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Navy SEAL and Marine Raider could get life in prison if convicted of murdering Special Forces Staff Sgt. Logan Melgar
A Navy SEAL and Marine Raider charged with murder face a maximum penalty of life in prison without the possibility of parole now that they will have to appear before general courts-martial for their alleged roles in the death of Special Forces Staff Sgt. Logan Melgar, the Navy announced on Friday.
Navy Chief Special Warfare Operator Tony Dedolph and U.S. Marine Corps Gunnery Sgt. Mario Madero-Rodriguez have been charged with felony murder and other offenses, a Navy Region Mid-Atlantic news release said. If convicted, the maximum penalty for murder also includes reduction in rank to E-1, forfeiture of all pay and allowances, and a punitive discharge.
Navy Secretary Richard Spencer has expanded a review of the Judge Advocate General Corps to include the Marine Corps, a Navy spokesman said on Thursday.
"There is value in applying this review and its subsequent recommendations across the Department of the Navy," Cmdr. Jereal Dorsey told Task & Purpose. "The review's purpose is to confirm the uniformed legal community is structurally and organizationally sound and best supporting the good order and discipline our integrated naval force."
The Navy wants to assure you that is not dispatching an entire fleet to the Strait of Hormuz a part of efforts to escort American commercial ships and has no plans on initiating a sequel to World War II's Battle of the Atlantic with its Iranian adversaries.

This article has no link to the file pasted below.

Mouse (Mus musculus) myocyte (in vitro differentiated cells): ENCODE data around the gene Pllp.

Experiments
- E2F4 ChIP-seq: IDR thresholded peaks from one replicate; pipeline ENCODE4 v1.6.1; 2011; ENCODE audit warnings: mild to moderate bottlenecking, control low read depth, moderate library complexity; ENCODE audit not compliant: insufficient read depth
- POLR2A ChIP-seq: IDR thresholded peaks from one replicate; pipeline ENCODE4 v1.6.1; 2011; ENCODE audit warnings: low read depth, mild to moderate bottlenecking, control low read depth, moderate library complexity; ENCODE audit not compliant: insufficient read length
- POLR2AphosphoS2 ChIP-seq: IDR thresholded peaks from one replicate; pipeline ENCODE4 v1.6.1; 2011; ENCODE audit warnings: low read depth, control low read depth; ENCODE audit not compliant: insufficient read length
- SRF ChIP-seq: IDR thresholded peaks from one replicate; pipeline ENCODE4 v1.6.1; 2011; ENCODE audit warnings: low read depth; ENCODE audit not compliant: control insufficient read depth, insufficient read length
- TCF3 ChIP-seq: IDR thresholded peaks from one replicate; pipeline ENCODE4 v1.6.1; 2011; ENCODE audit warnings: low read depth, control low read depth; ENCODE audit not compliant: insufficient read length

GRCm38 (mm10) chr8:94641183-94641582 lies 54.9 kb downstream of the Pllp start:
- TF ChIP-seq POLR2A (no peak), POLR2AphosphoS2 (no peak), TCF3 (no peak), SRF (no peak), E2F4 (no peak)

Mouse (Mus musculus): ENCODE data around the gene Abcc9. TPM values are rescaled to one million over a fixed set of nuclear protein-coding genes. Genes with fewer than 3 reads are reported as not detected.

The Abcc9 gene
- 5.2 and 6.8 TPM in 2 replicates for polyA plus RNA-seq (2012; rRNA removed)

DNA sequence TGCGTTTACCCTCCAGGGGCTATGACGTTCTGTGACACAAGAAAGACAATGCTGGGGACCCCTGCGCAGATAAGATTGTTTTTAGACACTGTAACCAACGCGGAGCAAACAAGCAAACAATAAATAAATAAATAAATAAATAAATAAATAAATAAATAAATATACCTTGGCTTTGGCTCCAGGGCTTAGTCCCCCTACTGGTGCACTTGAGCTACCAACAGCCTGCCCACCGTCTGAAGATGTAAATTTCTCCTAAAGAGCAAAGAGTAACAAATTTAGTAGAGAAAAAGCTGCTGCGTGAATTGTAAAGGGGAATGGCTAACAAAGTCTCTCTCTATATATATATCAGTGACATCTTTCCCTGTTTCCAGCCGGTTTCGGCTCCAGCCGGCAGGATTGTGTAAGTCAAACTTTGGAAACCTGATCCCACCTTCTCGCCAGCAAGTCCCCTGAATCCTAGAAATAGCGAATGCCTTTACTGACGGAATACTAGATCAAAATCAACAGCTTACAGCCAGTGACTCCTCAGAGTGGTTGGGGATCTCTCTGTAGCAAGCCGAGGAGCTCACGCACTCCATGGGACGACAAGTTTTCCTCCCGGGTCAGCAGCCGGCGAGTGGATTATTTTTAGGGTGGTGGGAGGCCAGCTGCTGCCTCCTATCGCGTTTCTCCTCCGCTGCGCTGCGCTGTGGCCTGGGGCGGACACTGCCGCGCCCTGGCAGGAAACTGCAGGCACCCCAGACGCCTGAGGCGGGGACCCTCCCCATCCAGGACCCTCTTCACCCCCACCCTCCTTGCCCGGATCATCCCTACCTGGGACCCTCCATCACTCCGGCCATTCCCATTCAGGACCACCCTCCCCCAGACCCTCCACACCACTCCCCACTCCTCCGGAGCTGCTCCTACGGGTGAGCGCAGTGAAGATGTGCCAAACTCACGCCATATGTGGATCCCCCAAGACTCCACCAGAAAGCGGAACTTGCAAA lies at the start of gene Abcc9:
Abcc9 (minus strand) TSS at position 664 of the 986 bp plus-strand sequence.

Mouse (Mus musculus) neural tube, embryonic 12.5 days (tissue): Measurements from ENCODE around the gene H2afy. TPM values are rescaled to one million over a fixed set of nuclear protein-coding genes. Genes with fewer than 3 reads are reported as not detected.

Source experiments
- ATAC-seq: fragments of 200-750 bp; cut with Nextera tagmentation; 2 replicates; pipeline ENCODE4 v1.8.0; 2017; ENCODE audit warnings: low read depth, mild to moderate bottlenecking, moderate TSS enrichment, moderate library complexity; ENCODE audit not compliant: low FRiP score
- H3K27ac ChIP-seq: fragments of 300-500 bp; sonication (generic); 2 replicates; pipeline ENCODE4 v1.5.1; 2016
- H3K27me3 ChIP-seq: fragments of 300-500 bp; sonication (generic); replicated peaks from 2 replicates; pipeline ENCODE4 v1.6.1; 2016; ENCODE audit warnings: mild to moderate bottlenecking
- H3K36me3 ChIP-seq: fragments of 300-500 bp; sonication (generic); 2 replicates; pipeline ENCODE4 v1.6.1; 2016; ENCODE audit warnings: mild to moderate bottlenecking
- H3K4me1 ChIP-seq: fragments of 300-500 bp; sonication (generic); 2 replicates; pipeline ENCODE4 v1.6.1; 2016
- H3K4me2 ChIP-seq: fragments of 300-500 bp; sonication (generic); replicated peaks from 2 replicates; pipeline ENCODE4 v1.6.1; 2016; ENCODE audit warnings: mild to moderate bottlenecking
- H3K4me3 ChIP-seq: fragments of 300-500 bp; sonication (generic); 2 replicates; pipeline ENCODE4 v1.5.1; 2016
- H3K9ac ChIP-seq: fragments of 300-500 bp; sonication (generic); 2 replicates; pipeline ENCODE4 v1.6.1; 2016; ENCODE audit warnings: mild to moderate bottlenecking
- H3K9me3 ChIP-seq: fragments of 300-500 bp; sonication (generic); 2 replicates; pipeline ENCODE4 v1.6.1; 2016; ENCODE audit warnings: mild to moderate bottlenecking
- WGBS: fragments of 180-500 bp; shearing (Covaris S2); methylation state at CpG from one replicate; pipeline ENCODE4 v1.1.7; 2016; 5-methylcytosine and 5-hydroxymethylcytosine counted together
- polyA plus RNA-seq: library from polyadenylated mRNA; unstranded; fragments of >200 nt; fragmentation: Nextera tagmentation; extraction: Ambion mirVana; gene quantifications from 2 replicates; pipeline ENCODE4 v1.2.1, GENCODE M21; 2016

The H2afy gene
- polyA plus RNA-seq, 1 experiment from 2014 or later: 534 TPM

"We will escort our ships as they come along, but we won't be there in great numbers, Vice Adm. Michael Gilday testified on Wednesday during his Senate confirmation hearing to become chief of naval operations. "The idea is for the regional partners to bear the lion's share of the burden."
With the beginning of summer, pools all over the US are opening for recreational swimming — but in the Navy, recruits are getting ready for the brutal Basic Underwater Demolition/SEAL training, or BUD/S, that will turn some of them into Navy SEALs.
MAE SAI, Thailand — A nightmare that began on 23 June for 12 Thai boys and their soccer coach ended Tuesday evening when the last five of the group were taken from a flooded cave in northern Thailand, triggering joy and celebration across the country.
In 2002, John Chapman survived alone on top of Roberts Ridge through a cold Afghan night, fending off assaults by the Taliban single-handedly. He sacrificed his life to provide cover for a Chinook full of Rangers who were about to set down inside of a Taliban killbox.